As the pandemic continues to disrupt the ways we’re accustomed to bringing food into our homes, we’ve seen a big increase of interest in home gardening. For those new to growing vegetables, it can be tempting to overdo it by spending $500 on ‘stuff’ to grow $200 worth of food. Gardening can be simpler!
In the coming weeks, we’ll share a few tips we’ve learned from our partners in the developing world, where people don’t have the luxury of buying from the internet or visiting a garden center to purchase what they need. Instead, our partners have learned to use materials close to home. Here is the first thing we’ve learned.
Tip 1: Keep it small.
Focus your hardest work on the smallest area. Make great soil where roots will grow. Leave the soil alone where roots aren’t.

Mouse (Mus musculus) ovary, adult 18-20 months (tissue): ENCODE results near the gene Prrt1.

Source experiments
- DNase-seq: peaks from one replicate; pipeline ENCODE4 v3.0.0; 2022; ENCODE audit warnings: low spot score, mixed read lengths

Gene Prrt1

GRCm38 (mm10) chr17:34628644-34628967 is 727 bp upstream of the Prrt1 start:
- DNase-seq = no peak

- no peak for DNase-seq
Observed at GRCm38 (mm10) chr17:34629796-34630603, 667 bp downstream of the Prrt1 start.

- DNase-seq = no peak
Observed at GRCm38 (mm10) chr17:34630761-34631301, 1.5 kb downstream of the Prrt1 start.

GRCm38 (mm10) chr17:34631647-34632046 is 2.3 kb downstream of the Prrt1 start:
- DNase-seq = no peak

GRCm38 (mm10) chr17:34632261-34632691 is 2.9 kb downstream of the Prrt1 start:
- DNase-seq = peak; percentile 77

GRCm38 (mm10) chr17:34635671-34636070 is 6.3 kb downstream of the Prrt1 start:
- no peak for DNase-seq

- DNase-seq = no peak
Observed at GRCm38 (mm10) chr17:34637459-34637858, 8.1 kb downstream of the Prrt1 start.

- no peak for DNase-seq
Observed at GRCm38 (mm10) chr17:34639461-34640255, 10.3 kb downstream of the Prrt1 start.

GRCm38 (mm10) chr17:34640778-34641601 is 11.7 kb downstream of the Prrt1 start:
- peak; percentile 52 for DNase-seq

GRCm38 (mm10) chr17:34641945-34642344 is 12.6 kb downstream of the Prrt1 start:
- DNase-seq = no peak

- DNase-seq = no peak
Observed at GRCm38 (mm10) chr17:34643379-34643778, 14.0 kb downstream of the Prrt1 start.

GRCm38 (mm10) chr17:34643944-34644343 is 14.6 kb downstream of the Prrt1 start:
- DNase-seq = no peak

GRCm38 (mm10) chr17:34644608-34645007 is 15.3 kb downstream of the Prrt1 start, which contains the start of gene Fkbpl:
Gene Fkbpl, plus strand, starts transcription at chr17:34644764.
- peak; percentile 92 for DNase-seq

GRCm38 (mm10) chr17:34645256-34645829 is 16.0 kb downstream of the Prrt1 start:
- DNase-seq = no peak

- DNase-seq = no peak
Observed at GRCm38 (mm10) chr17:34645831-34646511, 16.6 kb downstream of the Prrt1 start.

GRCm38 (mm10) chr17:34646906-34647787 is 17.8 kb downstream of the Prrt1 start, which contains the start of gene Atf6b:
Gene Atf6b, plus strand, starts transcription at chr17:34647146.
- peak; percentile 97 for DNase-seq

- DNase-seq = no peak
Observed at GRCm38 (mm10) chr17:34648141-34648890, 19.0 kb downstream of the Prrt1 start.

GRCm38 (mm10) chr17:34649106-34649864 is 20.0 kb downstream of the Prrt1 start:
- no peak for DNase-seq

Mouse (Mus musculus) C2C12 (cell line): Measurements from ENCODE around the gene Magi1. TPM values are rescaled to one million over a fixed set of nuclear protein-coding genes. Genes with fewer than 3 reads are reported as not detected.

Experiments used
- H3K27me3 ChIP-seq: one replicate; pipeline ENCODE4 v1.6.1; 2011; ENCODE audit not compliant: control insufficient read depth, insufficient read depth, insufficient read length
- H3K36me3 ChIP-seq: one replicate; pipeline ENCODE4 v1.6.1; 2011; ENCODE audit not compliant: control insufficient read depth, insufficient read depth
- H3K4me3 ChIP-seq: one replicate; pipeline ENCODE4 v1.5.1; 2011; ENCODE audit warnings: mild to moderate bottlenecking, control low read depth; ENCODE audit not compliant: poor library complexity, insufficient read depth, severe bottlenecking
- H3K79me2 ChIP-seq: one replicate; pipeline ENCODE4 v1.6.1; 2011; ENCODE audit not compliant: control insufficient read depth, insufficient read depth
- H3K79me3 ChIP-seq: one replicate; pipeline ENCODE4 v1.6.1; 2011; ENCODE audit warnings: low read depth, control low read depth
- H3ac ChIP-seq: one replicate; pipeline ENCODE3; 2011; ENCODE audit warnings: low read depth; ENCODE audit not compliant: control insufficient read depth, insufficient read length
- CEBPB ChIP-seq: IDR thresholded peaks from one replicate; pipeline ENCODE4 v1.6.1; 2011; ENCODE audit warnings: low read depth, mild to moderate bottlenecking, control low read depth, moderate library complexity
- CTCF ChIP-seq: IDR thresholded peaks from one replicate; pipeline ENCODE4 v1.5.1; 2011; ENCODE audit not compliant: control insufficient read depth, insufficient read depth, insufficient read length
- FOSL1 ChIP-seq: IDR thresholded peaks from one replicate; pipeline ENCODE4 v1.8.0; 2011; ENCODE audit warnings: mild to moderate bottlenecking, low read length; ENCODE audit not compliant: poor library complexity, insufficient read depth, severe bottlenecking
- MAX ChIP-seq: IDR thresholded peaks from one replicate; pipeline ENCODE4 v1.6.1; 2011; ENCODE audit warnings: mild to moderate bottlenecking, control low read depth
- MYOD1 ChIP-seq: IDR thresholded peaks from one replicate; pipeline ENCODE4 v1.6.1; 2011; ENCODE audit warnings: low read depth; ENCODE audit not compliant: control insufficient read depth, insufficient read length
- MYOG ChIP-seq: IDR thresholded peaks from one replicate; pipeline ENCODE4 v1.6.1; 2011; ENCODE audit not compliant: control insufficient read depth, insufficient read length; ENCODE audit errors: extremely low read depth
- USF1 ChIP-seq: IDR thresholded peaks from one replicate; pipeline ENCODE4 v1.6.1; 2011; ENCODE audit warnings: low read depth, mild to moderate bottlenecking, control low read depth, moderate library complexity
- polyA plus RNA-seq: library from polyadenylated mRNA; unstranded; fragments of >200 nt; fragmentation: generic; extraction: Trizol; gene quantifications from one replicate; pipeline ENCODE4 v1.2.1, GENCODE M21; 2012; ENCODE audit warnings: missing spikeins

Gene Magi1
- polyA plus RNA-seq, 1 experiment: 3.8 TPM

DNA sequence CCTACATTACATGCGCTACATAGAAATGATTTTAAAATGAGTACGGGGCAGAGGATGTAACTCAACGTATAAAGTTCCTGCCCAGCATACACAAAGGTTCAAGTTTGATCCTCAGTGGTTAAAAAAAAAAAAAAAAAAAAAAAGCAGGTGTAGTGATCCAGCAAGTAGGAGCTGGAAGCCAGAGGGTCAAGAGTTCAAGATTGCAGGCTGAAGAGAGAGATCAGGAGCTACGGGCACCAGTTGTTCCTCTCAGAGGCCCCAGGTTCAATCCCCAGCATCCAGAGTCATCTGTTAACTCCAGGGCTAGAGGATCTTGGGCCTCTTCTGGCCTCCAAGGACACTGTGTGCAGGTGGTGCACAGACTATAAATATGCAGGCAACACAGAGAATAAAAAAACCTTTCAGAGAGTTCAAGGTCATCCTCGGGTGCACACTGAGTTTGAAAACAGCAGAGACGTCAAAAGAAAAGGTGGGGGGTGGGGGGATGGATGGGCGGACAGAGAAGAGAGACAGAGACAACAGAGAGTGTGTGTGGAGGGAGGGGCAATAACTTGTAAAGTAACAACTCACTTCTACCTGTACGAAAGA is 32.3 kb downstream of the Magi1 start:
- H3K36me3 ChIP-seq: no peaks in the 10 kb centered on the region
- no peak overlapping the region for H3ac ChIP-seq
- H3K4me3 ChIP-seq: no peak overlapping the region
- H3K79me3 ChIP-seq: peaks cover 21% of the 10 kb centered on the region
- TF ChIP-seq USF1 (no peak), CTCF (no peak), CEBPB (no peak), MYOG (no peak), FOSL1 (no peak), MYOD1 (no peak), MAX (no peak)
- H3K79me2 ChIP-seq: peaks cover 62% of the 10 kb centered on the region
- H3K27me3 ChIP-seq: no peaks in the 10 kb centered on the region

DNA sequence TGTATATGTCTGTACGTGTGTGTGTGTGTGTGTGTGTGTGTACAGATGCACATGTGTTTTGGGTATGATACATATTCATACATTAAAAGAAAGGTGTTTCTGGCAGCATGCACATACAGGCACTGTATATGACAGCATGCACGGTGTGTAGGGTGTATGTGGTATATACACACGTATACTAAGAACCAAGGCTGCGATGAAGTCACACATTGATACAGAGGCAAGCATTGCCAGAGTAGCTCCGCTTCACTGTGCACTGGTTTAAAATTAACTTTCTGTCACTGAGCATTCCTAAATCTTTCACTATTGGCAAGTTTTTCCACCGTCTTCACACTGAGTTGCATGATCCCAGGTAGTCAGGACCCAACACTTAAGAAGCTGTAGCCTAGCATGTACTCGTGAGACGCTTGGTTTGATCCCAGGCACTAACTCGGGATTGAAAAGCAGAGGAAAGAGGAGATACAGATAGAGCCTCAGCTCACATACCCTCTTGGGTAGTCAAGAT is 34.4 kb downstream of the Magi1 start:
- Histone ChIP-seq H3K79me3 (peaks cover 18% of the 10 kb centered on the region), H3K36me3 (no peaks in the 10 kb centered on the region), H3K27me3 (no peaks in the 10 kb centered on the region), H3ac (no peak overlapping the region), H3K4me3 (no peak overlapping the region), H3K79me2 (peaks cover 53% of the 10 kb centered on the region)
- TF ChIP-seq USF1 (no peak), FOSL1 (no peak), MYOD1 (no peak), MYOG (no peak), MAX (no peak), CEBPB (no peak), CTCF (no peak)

Preparing deep, rich, loose soil is the tough and important job, while planting seeds is easy! Dig deep and enrich the small area where plants are growing and leave the rest of the ground alone. Give just enough space between young plants to grow a full-sized healthy vegetable, but not more space — later you’ll do less watering and less weeding. This garden supported by our partner Tostan in Senegal perfectly illustrates this type of garden design.
Also from our partner CRMF in Madagascar, here’s a much more sprawling crop, zucchini squash, grown in a contained area — in this case a keyhole garden which is watered through a compost pile in its center. You can see that the soil all around the garden is very poor, like beach sand, so the hard work of adding manure, compost, and good topsoil to make a garden is confined to a small area.
We’ll continue to share more tips learned from our partners in the coming weeks. Stay tuned!